Colin has been working in housing development at BCHA for seven years. He works with residents who require support in their daily life, as well as looking after homes for those who live independently.
Day-to-day, Colin has a range of responsibilities from managing BCHA’s relationship with local authorities, to working on planning applications with architects and building contractors:
“After studying law in the 80’s, I got into housing by working in a Citizens Advice Bureau and a Law Centre. The council weren’t paying out for housing repairs properly because they wanted to sell the homes under Thatcher’s “right-to-buy” scheme. And that’s how I developed a specialism for landlords and housing issues.
BCHA is a really caring organisation and one of the few housing associations that is supporting the most vulnerable people in the South West. It has a lot of hard work to do though – I can currently see a huge shortage of housing, which has only worsened over the years. So many housing associations struggle to provide enough homes for people, especially supported housing like hostels, women’s refuges and emergency housing.
We also now have to find a lot more of our own money for social housing than ever before – for every £100k we spend we need to subsidise £20k, which is a substantial increase.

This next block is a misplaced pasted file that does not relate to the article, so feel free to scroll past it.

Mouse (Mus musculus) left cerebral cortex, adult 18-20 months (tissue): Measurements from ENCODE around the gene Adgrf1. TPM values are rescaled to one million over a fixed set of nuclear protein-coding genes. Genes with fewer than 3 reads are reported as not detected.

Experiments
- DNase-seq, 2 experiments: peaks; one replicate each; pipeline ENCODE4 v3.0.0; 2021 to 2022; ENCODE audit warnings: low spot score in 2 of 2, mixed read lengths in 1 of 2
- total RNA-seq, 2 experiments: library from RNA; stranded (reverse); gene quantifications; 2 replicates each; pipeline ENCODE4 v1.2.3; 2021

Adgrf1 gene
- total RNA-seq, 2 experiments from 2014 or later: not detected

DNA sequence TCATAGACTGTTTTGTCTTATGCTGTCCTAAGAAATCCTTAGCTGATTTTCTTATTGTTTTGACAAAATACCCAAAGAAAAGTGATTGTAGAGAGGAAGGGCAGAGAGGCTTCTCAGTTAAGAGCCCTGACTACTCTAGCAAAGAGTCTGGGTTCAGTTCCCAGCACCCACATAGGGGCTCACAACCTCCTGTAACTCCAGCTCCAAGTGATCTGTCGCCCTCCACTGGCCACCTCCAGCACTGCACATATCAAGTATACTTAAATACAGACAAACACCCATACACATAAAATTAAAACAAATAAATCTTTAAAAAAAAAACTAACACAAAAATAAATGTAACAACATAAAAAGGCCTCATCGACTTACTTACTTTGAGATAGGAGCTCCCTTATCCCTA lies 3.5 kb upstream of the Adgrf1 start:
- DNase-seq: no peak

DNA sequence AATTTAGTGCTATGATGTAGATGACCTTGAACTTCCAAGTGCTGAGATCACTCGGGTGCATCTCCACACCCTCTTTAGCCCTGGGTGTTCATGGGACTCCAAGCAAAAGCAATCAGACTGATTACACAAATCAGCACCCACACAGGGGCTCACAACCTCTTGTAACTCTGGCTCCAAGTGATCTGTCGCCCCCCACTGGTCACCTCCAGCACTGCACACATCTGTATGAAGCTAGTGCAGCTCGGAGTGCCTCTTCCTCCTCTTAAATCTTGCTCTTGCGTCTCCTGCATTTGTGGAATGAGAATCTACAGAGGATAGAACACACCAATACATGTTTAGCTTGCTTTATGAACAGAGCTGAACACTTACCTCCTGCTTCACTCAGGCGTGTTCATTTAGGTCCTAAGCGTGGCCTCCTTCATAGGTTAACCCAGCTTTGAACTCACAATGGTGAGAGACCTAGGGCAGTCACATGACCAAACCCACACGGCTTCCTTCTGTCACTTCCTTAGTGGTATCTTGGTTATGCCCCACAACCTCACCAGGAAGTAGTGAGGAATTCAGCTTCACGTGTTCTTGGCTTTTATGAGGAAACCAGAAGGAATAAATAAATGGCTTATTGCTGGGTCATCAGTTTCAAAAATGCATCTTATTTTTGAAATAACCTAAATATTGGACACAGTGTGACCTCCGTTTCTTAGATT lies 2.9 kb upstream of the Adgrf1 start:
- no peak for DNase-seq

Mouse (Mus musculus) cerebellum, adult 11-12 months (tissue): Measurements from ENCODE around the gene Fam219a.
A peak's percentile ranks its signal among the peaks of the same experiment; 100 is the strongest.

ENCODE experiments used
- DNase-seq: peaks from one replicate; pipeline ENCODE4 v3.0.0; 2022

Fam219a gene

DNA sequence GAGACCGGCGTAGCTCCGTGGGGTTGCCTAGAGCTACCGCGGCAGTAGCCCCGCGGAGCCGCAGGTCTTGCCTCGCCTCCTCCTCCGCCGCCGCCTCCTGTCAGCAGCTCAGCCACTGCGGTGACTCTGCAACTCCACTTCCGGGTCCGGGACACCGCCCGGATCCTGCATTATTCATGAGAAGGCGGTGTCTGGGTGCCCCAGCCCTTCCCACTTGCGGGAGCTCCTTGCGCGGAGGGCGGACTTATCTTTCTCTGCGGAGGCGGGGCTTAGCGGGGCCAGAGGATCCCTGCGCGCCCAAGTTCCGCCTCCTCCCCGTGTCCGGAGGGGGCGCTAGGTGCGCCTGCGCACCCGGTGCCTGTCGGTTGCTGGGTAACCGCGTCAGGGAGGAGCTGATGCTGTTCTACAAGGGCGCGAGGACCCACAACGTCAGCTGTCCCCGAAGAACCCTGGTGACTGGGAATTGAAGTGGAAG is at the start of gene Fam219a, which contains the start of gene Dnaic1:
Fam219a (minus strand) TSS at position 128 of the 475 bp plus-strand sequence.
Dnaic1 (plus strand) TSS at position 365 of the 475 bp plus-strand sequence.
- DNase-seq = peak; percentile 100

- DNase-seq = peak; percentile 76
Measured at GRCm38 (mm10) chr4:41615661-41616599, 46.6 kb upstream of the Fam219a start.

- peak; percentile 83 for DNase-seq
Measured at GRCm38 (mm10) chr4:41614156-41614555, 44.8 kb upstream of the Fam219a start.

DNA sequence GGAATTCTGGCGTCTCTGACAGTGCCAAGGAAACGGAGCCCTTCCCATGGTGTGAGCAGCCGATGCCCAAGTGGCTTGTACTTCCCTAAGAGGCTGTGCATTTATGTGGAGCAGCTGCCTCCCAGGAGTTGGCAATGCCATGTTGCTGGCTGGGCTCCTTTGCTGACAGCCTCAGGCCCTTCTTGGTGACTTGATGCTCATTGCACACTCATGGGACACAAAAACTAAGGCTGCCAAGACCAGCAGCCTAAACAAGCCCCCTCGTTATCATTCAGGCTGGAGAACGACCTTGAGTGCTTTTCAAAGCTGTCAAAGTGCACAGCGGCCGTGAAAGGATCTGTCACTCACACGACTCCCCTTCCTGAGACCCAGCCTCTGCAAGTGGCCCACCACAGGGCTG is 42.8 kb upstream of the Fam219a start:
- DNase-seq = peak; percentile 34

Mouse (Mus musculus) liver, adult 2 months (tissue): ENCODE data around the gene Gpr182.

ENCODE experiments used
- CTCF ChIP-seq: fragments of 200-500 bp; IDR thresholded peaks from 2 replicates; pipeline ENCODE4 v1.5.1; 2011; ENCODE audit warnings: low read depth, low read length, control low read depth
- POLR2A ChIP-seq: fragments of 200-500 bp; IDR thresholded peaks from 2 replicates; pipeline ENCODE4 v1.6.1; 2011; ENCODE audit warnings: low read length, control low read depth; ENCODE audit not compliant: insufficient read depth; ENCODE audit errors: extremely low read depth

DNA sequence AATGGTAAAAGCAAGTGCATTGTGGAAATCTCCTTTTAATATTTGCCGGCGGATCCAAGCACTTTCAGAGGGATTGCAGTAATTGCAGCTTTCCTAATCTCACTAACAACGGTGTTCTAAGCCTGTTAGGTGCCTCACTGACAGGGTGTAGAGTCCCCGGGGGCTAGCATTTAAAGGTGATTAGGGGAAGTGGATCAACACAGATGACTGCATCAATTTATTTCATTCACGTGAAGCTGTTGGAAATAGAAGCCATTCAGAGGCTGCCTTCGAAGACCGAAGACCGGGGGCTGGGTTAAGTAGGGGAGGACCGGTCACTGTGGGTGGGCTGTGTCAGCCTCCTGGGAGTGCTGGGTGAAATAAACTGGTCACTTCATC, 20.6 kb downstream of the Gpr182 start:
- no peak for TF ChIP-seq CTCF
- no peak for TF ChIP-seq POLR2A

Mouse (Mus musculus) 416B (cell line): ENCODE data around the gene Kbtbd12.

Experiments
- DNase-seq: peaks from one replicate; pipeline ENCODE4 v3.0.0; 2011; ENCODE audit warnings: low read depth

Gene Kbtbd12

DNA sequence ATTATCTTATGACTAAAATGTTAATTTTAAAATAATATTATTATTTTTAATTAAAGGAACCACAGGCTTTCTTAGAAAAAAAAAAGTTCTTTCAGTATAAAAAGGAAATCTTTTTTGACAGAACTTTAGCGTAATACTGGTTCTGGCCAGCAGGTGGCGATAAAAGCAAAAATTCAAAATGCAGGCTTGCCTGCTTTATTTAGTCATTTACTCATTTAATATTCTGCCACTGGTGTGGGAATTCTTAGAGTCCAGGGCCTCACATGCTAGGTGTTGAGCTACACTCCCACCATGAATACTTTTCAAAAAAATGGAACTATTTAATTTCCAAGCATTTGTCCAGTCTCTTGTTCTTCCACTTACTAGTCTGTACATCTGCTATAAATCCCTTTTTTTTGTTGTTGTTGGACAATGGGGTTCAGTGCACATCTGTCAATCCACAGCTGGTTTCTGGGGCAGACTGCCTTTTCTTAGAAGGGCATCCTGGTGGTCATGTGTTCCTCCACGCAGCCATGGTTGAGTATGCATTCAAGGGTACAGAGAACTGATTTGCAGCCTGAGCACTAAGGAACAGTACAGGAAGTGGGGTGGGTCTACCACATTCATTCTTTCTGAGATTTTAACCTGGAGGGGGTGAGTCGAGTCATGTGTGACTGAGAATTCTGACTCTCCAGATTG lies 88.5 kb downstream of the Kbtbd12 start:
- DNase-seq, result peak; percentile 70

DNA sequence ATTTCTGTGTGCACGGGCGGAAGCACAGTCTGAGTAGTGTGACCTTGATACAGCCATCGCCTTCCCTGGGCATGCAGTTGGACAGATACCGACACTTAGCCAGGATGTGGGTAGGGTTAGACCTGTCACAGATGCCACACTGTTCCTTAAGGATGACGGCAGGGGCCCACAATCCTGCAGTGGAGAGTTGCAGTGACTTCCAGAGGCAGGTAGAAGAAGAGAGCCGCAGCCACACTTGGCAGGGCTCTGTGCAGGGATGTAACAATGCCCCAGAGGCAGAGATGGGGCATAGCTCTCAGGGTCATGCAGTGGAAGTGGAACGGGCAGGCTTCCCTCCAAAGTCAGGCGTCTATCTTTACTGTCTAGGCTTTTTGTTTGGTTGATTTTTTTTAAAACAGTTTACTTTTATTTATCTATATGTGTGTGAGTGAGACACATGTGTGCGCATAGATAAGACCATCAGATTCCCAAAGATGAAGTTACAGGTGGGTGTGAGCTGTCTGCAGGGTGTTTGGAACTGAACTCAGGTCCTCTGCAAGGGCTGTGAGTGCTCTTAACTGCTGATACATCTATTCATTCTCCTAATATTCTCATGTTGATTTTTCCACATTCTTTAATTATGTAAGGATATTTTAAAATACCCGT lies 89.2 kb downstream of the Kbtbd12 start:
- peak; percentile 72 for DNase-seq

“A lot of stress and toil goes into a project, but once the building has reached a certain stage where you think “I could live in this place”, I remember why I do it.”
Recently, we’ve been working on a refurbishment at the 10 St. Paul’s centre. With £1.5million of government money, we managed to carry out a full-scale overhaul. Using a Psychologically Informed Environment (PIE) ethos, we changed the layout, the colours, and the furnishings to support the wellbeing of the people living there. We even added a café, en-suite bedrooms, a doctor’s surgery and a gym – facilities that are also shared with the community. The transformation of the environment has given a huge boost of motivation to the residents, which is great to see.
Every time we see the finished product like this I feel immensely proud. A lot of stress and toil goes into it – getting all the sign-offs and administration done – but once the building has reached a certain stage where you think “I could live in this place”, I remember why I do it.
I often receive feedback from the residents and families that have lived in the properties, and it’s generally along the lines of either “BCHA has changed my life” or “BCHA has saved my life”, which keeps us all motivated to keep going.”
Colin’s piece of advice for changemaking:
“Have a goal and stick to it – persistence is key.”
- £500 can provide Art as Relaxation sessions, including materials, for up to 90 people
- £1,000 would help 10 victims of modern slavery with welcome packs, underwear and clothing
- £3,000 would pay for an Ignite Work Club session to run every week for a year
- £9,000 would allow up to 90 learners to complete a level 1 Skills for Supporting Others course